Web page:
The village youth gathered around Champakbhai who's teaching us how to make 'gofaan'--a hand-operated tool to scare away the birds in the field

My grassroots ventures took me to varied places and allowed me the opportunity to experience multiple worlds that co-exist and thrive all around us.  I went swimming in local water streams where the tribal kids exhibited flips jumps and various water sports that they have invented. We used to exchange magic tricks, songs, games and food. They were extra keen to teach me my own ancestral language—Gujarati, which I picked up very fast. I played my flute on mountaintops, sang bhajans with the tribal folks and performed garbha in a community circle.  A ‘learning-exchange’ was taking place all the time as the boundaries of age, culture and socio-economic background simply vanished in the process of our mutual friendship.  

The tribal kids are teaching me a self-invented game that they play with Sitaphal seeds.  The entire village and the surrounding forest were like a one big ‘Children’s Play Park’ without the need for any adult supervision or manufactured toys.  'Experiential Learning' and 'Socio-Emotional Development' in education lingo!

Be it while picking up flowers to make natural colors and selling them in hand-made paper bags or helping out a friend sell his natural jewelry on the street-side, hand-grinding the grains or making umbrellas with teak wood leaves, making soaps with cow dung, aloe vera and neem leaves…I was learning something new and tangible everyday.

Another important transformation has been underway for me.  It is my growing sense of respect for a very simple, self-reliant lifestyle and the dignity of labor.  In a way, it is liberating myself from the bondage of having lived a life of luxury and my constant dependence on household help, technology and ready-made solutions.  When, for instance, I created a pin-board out of waste materials and painted a design on it or when I fixed up a bicycle tire puncture, I was slowly discovering that the joy of ‘doing-it-yourself’ far exceeds the joy of shopping or hiring help for everything. 

In the past year, I have made chapattis and tried out new recipes in the kitchen, hand-washed my dish and clothes with natural detergents, cleaned up the toilets and swept the floors, and helped out with many such household tasks that I had often ‘outsourced’ and taken for granted.  It began to bother me that I have, in the past, been so indifferent towards the work done by my mother—an Indian housewife, whose effective household management skills and often invisible but a very crucial role in keeping the family intact goes almost unrecognized in modern economics.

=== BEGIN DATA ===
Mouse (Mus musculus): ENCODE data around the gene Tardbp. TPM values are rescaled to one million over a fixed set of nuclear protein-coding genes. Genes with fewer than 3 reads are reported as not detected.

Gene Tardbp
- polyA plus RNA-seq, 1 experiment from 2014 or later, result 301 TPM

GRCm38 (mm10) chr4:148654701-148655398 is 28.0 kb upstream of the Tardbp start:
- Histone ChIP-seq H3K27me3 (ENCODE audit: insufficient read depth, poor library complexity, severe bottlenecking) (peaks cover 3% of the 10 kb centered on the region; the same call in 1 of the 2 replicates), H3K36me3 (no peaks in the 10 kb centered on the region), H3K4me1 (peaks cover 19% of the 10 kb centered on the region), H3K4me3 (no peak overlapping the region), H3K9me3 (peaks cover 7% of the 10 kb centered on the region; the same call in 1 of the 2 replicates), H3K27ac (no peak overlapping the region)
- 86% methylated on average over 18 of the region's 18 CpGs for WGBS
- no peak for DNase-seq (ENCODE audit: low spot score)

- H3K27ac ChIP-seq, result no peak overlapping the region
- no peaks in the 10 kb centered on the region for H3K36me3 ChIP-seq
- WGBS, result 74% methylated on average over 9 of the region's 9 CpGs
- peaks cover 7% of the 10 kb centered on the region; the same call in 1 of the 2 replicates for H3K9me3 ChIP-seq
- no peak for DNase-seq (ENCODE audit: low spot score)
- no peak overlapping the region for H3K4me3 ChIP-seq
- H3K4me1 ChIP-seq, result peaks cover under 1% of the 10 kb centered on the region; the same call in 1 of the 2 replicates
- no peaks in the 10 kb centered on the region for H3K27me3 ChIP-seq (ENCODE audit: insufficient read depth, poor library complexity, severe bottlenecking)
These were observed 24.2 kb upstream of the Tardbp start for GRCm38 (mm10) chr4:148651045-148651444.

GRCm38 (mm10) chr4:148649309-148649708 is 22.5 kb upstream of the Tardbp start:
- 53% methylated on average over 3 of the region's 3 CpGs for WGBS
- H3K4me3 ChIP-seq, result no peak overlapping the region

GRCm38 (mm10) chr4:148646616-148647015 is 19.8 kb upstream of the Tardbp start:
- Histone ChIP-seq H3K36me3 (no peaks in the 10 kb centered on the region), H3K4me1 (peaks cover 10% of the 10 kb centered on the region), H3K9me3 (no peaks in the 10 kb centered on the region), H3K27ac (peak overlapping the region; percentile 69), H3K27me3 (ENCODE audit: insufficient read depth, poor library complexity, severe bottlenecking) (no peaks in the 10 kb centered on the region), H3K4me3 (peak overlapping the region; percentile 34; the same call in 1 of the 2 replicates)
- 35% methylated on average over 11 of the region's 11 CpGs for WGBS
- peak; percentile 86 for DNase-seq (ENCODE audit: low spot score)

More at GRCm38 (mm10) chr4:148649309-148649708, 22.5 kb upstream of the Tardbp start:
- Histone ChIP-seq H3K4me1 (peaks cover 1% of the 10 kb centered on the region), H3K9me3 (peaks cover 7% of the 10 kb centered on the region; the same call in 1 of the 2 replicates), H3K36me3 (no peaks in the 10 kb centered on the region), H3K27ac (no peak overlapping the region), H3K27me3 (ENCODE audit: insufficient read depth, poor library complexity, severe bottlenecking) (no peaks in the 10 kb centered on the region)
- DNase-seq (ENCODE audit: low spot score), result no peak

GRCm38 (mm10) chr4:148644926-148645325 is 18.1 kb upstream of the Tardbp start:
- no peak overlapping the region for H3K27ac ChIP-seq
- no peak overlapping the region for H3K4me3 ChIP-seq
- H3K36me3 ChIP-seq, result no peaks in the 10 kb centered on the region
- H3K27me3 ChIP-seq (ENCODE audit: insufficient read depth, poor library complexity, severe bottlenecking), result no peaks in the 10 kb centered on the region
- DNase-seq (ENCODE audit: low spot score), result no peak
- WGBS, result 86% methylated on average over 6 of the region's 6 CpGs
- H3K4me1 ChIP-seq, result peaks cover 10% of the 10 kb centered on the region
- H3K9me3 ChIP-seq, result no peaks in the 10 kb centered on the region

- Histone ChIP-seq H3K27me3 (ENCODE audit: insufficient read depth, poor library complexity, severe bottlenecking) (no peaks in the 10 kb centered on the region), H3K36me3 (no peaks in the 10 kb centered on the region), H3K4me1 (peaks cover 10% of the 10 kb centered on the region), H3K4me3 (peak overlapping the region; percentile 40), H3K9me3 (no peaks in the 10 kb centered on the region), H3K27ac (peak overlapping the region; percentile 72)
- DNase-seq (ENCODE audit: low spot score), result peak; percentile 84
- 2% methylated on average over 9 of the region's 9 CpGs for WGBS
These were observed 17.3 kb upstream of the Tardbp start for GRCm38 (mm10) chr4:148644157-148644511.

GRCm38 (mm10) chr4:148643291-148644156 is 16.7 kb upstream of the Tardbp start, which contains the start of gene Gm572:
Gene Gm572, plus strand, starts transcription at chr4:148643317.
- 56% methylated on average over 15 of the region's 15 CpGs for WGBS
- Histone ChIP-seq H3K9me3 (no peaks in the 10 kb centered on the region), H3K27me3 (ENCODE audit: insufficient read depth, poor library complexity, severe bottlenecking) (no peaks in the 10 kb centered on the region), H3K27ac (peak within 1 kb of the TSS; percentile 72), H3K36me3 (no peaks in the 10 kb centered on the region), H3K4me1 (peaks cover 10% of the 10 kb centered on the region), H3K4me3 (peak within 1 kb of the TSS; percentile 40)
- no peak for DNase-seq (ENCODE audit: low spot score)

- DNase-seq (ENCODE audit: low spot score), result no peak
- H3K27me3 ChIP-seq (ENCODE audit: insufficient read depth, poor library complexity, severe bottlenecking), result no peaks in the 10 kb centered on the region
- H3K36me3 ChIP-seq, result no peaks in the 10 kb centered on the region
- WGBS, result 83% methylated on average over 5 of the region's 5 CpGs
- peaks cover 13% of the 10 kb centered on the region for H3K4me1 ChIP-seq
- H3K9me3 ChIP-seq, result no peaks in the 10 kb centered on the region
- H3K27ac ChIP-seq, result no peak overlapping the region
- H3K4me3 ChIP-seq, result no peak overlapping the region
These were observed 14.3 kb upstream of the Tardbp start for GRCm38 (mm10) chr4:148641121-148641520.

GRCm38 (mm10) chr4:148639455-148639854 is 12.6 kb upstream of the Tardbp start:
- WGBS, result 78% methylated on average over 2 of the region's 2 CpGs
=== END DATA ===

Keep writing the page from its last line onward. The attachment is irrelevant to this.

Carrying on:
Grinding the grains on a gatti.  A good warm-up at the start of the day!

Of course it took tremendous amount of inner churning and de-conditioning before I could see meaning and significance in everything I was doing—a part and parcel of my years of institutionalized education perhaps.  What kept me going was the immense joy, beauty, creativity and inspiration that I found in such ordinary moments when I stepped out of my comfort zone and connected with fellow beings and my natural surroundings at a very deep personal level.  It has also taken a constant process of open communication and negotiation with my parents to try and get them to understand the not-so-usual choices that I have been making.  I have felt extremely fortunate to have their support, patience and faith in me at the end of the day.

I also found it wise to ‘un-plug’ myself from my over-dependence on information-technology—an experiment I called ‘techno-fasting’.  My Vipassana experiences[5] earlier had convinced me that in order to clearly hear our own authentic voice and dive deeper within, sometimes it helps to simply leave aside, at least for a while, many of the external influences, conditionings and the baggage of our ‘normal’ routine lives.  Therefore, while in the tribal village, for over 3 months I switched off my cellphone and barely ever checked my emails.  I almost forgot that there exists something called ‘Facebook’ in my virtual world out there!  Instead, I made conscious efforts to make new tribal friends and meet them face-to-face everyday.

My techno-fast may sound like a form of escapism. It, however, offered me glimpses of a kind of mind-body intelligence that often eludes us—the ability to work with hands and body skillfully, to be rooted in the ‘here and now’ and be sensitive to the needs of our body and our surroundings, to be spontaneously creative, to be a keen observer, a compassionate listener and so on.

My co-learning and co-creative interactions with tribal folks, village crafts-persons and farmers, housewives, cottage industry entrepreneurs, social activists, education psychologists, anthropologists, development sector workers, spiritual healers and seekers, and, most importantly, the large masses of what I would term as ‘ordinary inspiring people’ have made me rethink everything and question some of the fundamental issues of life, such as what it means to be truly ‘educated’? Am I truly ‘privileged’ and ‘empowered’? If yes, why do I harbor so much inner-turbulence and a sense of de-rootedness? What is real wealth? What we call ‘modernization’ and ‘development’—is it truly in our collective interest?  Has the technological progress made our lives truly more fulfilling?  What is the very purpose of life itself?  What direction is the human civilization heading and am I contributing to its evolution or destruction?